City employees turn cold shoulder to student reporters


Student newspaper struggles to cover town after city manager restricts access to city staff





ILLINOIS -- Two weeks after a city manager cut all ties with Southern Illinois University’s student newspaper, journalists there are scrambling to cover news in the city of Carbondale.

City manager Jeff Doherty told reporters at the Daily Egyptian, the student newspaper at Southern Illinois, that he would no longer comment to reporters and that he had instructed city employees to get his permission before speaking to reporters.

According to a March 27 article in the Daily Egyptian, the city manager rebuffed the paper after disapproving of two articles and demanding the paper print a front-page retraction of one. The newspaper is standing behind the articles, said Daily Egyptian Editor in Chief Zack Creglow.

Doherty did not return phone calls seeking comment.

The city manager’s ultimatum threatens to put a serious damper on the paper’s coverage of city issues, Creglow said.

“We’re perplexed,” he said. “It’s a bad break. We can only hold out hope for so long that they’ll come around before it starts affecting coverage in a negative way.”

Creglow said since Doherty cut ties with the paper two weeks ago, city employees have not returned reporters’ calls. When reporters show up at city offices, they are re-rerouted or turned away, he said.

A few weeks ago, the Daily Egyptian attempted to write a story about Carbondale’s tornado preparedness after severe storms ripped through southern Illinois. But city employees did not respond to interview requests, and the story had to be dropped, Creglow said.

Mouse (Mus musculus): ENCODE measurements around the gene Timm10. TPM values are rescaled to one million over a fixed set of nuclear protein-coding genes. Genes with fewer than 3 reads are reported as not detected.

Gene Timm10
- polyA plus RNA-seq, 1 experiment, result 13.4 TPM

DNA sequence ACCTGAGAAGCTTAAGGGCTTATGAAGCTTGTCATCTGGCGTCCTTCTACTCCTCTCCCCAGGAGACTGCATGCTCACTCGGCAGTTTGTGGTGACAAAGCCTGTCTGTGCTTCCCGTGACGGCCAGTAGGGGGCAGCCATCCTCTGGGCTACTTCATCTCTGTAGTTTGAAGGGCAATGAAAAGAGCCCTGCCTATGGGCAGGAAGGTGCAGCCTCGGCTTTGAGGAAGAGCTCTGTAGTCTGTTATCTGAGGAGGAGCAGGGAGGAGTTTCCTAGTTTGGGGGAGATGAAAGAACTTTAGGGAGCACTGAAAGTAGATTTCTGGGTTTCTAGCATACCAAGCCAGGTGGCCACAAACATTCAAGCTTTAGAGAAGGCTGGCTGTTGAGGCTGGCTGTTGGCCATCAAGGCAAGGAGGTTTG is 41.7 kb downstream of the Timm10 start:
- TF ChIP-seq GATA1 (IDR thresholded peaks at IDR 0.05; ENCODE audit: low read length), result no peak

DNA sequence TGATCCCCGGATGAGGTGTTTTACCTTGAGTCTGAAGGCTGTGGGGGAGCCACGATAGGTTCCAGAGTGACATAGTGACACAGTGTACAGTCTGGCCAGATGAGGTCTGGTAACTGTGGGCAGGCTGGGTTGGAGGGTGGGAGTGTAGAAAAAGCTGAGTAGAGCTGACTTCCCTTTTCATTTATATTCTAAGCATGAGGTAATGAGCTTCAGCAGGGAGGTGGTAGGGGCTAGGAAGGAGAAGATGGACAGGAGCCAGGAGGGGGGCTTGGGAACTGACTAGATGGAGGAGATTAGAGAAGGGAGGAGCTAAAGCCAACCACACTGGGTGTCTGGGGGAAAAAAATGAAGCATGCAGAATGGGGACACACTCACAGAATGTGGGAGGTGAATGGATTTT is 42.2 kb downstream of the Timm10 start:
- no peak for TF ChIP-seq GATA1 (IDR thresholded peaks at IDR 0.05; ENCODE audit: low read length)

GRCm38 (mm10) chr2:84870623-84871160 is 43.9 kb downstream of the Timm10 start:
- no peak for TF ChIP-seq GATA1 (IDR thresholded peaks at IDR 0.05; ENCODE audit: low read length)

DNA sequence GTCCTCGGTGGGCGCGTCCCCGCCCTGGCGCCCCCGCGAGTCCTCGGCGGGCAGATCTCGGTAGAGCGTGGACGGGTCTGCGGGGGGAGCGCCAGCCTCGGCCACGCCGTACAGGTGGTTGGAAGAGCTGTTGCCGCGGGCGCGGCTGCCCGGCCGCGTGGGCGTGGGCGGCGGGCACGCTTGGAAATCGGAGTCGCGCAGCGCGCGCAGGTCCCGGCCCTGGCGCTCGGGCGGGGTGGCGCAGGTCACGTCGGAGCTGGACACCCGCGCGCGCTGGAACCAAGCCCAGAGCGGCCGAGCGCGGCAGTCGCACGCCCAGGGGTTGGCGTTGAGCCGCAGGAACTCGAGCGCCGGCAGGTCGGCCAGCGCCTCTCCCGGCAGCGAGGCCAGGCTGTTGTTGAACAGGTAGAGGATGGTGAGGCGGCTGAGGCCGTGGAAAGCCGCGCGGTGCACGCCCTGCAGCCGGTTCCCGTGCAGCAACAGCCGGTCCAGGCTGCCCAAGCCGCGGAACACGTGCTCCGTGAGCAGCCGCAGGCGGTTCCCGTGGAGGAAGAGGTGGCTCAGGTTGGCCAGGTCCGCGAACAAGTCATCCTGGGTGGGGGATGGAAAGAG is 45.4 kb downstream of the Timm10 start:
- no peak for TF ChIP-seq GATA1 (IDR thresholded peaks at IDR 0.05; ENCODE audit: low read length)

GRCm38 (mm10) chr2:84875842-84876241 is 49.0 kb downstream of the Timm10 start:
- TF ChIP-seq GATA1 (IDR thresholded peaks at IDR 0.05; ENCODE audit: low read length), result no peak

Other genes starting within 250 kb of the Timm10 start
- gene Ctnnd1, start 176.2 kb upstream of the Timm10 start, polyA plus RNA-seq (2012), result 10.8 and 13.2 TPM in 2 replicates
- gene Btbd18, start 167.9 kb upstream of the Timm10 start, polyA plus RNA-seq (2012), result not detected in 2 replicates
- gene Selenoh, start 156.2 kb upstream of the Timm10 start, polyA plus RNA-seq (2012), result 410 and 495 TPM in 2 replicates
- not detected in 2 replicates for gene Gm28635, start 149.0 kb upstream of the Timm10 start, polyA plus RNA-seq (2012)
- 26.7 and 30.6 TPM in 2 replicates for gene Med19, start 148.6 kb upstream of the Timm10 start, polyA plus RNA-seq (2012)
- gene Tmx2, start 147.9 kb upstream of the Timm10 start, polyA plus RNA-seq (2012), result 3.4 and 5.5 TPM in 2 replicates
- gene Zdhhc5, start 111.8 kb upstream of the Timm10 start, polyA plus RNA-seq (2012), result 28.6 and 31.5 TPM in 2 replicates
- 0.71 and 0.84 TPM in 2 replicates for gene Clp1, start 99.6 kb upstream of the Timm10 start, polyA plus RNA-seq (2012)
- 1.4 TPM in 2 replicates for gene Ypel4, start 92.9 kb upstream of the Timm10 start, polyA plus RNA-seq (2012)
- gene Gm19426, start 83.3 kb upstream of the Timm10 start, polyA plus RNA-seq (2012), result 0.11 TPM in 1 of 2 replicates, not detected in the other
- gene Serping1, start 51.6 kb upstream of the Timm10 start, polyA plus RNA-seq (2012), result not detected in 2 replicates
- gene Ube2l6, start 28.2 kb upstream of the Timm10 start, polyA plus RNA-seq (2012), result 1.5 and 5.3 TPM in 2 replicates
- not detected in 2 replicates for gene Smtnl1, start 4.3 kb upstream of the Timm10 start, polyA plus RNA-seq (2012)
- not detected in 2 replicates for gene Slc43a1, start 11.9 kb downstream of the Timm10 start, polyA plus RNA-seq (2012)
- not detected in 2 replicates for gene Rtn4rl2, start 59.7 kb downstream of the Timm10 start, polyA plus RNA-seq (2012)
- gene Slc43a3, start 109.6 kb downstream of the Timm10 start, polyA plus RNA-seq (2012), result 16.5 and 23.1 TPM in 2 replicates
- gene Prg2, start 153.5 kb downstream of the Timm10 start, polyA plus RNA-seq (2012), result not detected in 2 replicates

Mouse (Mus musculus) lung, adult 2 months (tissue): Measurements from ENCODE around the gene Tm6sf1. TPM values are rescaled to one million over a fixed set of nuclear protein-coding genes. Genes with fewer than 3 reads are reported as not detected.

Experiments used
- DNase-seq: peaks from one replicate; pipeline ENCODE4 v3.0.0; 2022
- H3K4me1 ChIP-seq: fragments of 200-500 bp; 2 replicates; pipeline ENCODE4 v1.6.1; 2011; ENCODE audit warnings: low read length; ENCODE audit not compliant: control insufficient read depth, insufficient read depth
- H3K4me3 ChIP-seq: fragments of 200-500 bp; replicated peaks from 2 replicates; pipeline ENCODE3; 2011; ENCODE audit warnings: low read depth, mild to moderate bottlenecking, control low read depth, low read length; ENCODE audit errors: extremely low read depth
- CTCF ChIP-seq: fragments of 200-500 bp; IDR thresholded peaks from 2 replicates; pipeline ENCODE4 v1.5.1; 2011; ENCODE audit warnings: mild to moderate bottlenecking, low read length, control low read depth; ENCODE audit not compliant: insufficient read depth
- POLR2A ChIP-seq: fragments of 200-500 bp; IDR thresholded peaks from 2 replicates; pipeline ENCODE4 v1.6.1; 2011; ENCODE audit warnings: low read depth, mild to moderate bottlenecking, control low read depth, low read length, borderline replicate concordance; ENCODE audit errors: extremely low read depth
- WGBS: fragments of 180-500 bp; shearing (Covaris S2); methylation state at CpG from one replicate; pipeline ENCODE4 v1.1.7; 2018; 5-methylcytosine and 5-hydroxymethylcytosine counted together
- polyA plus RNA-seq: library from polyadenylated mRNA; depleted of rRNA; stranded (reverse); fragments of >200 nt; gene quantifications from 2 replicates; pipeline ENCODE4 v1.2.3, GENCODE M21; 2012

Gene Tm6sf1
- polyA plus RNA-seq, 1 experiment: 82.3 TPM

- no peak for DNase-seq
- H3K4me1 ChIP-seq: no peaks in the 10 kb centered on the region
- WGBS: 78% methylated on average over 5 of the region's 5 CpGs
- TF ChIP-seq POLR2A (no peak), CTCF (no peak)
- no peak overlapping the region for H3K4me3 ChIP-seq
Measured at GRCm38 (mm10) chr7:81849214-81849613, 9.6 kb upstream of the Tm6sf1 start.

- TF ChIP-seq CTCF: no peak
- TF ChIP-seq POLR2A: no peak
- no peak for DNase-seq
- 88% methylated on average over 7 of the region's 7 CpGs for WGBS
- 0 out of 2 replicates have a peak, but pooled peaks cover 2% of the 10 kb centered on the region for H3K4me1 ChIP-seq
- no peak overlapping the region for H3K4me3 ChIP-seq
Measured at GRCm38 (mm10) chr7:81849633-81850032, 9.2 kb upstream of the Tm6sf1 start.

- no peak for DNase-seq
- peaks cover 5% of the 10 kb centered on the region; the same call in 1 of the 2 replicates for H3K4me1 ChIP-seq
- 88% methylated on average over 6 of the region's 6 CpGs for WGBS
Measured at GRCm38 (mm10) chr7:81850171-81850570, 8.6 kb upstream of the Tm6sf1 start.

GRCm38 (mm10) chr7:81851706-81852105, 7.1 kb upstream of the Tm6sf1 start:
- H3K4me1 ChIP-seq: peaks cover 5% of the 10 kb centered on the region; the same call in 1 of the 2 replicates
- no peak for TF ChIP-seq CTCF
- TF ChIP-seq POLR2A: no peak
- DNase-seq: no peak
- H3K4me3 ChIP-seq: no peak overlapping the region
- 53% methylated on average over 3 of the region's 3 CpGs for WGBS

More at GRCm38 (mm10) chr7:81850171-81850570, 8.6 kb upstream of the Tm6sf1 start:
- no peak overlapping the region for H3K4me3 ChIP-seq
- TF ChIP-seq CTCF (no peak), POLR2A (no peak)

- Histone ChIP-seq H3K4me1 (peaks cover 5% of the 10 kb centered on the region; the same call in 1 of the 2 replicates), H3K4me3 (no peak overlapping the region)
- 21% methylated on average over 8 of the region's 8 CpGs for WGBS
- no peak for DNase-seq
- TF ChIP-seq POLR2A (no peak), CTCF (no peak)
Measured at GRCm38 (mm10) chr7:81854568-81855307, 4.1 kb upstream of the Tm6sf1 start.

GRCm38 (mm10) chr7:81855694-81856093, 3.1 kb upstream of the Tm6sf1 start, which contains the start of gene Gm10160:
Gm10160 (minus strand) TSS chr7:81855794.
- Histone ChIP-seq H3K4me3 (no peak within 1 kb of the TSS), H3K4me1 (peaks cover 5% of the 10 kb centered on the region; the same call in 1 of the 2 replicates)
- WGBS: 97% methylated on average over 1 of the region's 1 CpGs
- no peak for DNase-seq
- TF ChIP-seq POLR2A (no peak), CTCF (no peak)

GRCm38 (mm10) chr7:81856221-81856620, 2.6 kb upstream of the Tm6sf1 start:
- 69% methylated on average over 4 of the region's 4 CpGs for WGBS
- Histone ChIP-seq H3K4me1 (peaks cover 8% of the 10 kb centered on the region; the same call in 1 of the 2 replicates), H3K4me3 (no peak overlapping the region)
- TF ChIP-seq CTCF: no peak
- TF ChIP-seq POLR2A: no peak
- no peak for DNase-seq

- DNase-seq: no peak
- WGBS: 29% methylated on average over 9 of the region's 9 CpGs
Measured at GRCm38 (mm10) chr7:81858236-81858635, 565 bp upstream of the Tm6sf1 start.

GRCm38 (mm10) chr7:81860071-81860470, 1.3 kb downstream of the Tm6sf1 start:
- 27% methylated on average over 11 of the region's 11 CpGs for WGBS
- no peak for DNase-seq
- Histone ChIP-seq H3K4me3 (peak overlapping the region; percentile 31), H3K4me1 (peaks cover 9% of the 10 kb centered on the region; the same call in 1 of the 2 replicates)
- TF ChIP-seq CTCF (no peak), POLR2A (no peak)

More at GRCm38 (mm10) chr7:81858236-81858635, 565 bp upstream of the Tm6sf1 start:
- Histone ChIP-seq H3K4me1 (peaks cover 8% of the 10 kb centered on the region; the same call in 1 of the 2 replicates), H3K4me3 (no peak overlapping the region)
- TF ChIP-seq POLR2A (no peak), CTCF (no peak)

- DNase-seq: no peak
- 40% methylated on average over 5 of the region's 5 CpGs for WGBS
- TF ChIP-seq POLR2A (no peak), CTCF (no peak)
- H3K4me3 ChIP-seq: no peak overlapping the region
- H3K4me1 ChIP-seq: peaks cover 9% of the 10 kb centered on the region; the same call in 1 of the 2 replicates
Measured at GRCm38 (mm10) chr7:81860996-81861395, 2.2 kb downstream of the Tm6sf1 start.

In an effort to ascertain what exactly Doherty said to city employees, newspaper staff filed two Freedom of Information Act requests under Illinois public records laws. One request asked for “any official or unofficial communication” from the city manager’s office to any city employee in regard to the Daily Egyptian or its staff.

Within hours of filing the second request, the city denied the paper’s request on the grounds that “no such records existed,” Creglow said.

He said the paper has since filed a third request that asks for records from an earlier starting date.

In the meantime, Creglow said his reporters have managed to cover the city. But the paper is also making efforts to inform people why, given the impasse with the city manager, it is unable to “report properly,” Creglow said.

The situation highlights a reoccurring problem with city staff, he said. It’s the “Scooby Doo” mentality, he pointed out, where student reporters who approach city employees are treated like “those darn kids.”

“We need them to take it seriously,” he said. “Doherty’s belief is what we’ve done is abnormal for reporters to do.”

Doherty first expressed dissatisfaction with the paper’s city coverage after seeing an article that discussed the City Council’s indecision on a debt-ridden childcare center. He claimed the headline, “Fate of Hayes center undecided,” was inaccurate, according to an article in the Daily Egyptian.